The Government also sought summary disposition on the ground that it is undisputed that Respondent has been convicted of a controlled substance felony. The Government argued that Respondent has been convicted of two counts of conspiracy to distribute controlled substances, 110 counts of unlawful distribution of schedule II controlled substances, seven counts of unlawful distribution of other controlled substances, and one count of distribution of controlled substances resulting in death. Id. at 4 (citing 21 U.S.C. 841(a)(1) and 846). As support for this contention, the Government submitted a copy of the Amended Judgment in a Criminal Case which was entered by the United States District

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Court for the Eastern District of Pennsylvania on October 12, 2016. GX 3. The Government further argued that Respondent's "[c]onviction of a felony relating to controlled substances subjects [his] registration to revocation pursuant to 21 U.S.C. 824(a)(2)." Mot. at 5.

Following receipt of the Government's motion, on May 8, 2017, the ALJ issued an Order for Respondent's Reply; the Order directed that Respondent submit his reply by May 19, 2017. Order for Respondent's Reply, at 1. On May 18, 2017, Respondent filed a reply.

In his Reply, Respondent stated that "[t]he Commonwealth of Pennsylvania granted a continuance of my case until Sept. 18, 2017." Reply to Govt.'s Mot. for Summ. Disp., at 1. Respondent further argued that "[p]ersuant [sic] to 21 U.S.C. 824(a)(2)[,] the judgement [sic] of my conviction IS NOT FINAL UNTIL AFTER THE DIRECT APPEAL HAS BEEN HEARD." Id. As support for his contention, Respondent cited Leishman v. Associated Wholesale Electric Co., 318 U.S. 203 (1943), a case holding that a motion for a district court to amend or make additional findings under Rule 52(b) of the Federal Rules of Civil Procedure deprives a judgment of finality while the motion is pending. Respondent thus argues that it is "the established rule that if a motion for a new trial, or in this case reversal due to [a] structural defect, the mere making or pendency of the motion destroys the finality of the judgment." Reply to Govt.'s Mot. for Summ. Disp., at 2. Respondent also sought a continuance of the proceeding for 120 days. Id.

Upon review, the ALJ granted the Government's motion on both grounds. As for the loss of state authority ground, the ALJ correctly applied the Agency's settled rule that "in order to maintain a DEA registration, a registrant must be currently authorized to handle controlled substances in the jurisdiction in which [he] is registered." Order Denying Resp.'s Continuance Request [and] Granting Summary Disposition, at 4. Finding that "the Board's Order establishes that the Respondent does not currently have a medical license" and that "it is undisputed that the Respondent lacks state authorization to handle controlled substances in Pennsylvania, where [he] is registered," the ALJ concluded that "[t]his issue alone is sufficient to warrant revocation of" his registration. Id. at 6.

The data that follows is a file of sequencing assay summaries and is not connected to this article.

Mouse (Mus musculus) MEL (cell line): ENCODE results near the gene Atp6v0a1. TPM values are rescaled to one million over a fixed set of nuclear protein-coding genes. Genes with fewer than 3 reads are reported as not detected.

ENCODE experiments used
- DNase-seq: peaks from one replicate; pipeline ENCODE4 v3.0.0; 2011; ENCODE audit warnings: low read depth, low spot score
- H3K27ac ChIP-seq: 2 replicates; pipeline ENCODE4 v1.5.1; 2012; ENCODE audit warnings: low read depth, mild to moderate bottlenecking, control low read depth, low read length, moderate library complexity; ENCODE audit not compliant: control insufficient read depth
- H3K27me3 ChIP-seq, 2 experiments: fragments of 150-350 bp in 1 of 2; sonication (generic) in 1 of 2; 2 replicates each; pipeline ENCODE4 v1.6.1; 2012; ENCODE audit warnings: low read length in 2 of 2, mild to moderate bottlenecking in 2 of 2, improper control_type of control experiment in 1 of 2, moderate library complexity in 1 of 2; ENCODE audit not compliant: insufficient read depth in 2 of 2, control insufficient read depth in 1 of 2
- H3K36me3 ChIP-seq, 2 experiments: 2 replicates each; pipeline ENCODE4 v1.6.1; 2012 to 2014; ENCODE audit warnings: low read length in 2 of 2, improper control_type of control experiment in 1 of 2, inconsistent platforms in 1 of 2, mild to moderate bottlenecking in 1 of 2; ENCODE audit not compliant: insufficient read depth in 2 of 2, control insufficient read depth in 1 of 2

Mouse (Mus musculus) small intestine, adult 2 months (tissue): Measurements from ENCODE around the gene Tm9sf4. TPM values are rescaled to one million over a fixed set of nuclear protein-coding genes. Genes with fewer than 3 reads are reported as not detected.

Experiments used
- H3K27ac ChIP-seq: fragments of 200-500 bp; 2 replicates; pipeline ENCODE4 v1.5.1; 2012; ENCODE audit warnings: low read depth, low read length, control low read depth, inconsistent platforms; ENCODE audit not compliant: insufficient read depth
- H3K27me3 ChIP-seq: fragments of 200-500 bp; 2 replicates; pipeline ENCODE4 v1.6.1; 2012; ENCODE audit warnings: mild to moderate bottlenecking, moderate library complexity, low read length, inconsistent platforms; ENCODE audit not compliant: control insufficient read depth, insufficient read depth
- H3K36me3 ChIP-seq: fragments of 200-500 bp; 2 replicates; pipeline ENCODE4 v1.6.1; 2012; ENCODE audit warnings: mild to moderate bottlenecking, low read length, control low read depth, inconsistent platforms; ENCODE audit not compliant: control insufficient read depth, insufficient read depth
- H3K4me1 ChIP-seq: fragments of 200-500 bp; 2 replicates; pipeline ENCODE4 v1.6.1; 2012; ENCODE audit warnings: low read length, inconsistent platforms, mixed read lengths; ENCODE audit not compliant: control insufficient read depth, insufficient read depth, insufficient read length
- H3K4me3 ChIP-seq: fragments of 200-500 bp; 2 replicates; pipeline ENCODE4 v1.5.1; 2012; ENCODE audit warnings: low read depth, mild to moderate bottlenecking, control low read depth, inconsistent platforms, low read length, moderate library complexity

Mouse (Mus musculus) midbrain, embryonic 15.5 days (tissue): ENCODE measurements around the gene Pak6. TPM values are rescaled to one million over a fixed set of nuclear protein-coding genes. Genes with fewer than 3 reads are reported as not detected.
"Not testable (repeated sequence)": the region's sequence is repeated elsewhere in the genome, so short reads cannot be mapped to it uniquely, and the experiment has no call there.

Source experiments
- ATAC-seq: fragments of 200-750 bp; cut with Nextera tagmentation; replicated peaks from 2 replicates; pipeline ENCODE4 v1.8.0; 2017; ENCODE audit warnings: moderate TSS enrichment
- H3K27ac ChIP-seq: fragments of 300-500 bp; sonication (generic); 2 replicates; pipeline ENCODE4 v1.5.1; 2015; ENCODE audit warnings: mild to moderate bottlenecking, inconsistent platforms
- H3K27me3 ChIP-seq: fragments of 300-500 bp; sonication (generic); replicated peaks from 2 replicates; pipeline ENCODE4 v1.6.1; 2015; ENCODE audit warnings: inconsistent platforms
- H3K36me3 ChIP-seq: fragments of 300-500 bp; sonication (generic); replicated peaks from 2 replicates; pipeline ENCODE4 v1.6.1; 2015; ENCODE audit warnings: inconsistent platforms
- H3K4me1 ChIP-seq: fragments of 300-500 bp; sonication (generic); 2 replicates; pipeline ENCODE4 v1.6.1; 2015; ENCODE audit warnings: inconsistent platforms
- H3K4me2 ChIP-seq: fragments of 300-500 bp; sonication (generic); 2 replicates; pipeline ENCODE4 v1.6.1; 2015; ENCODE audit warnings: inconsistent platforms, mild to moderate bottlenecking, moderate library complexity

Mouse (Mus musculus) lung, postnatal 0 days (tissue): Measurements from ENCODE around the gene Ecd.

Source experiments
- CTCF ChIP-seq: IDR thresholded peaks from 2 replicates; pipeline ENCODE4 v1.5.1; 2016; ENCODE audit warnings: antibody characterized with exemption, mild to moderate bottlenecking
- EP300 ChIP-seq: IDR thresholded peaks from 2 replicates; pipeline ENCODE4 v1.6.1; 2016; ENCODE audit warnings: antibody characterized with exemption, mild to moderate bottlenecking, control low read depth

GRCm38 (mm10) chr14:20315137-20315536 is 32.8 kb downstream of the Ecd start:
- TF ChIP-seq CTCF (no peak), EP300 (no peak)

As for Respondent's numerous convictions, the ALJ rejected Respondent's contention that "the judgment of any conviction is not final until after the direct appeal has been heard," finding his arguments "unpersuasive and contrary to DEA precedent." Id. The ALJ further explained that 21 U.S.C. 824(a)(2) "does not include any language requiring a Respondent to have exhausted all appellate review in order for the conviction to qualify under this provision." Id. Finding it undisputed that "Respondent has been convicted of a felony related to controlled substances," the ALJ also granted summary disposition on this ground. Id. at 7. & n.3 (citing Richard Jay Blackburn, 82 FR 18669 (2017) (holding that Government was entitled to summary disposition on allegation that physician materially falsified an application based on its offering of reliable and probative evidence to support allegation when respondent failed to "respond to the Government's motion").\1\

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\1\ The ALJ also denied Respondent's request for a continuance. R.D. 8.

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Neither party filed exceptions to the ALJ's Summary Disposition Order. On July 11, 2017, the ALJ forwarded the record to my Office for Final Agency Action. Having considered the record in its entirety, I adopt the ALJ's factual findings and legal conclusions with respect to both grounds, as well as his recommended order. I make the following findings.

Findings of Fact

Respondent is an Osteopathic Physician licensed by the Commonwealth of Pennsylvania State Board of Osteopathic Medicine. GX 2, at 1 (Final Order of Automatic Suspension). Respondent is also the holder of DEA Certificate of Registration No. BO3937781, pursuant to which he is authorized to dispense controlled substances in schedules II through V as a practitioner, at the registered address of 49 Rolling Lane, Levittown, Pa. GX 1 (Registration Certificate). Respondent also holds DATA-Waiver Identification No. XO3937781, pursuant to which he is authorized to dispense narcotic controlled substances in schedules III through V, to up to 30 patients, for the purpose of providing maintenance or detoxification treatment. Id. Respondent's registration and DATA-Waiver number do not expire until December 31, 2017. Id.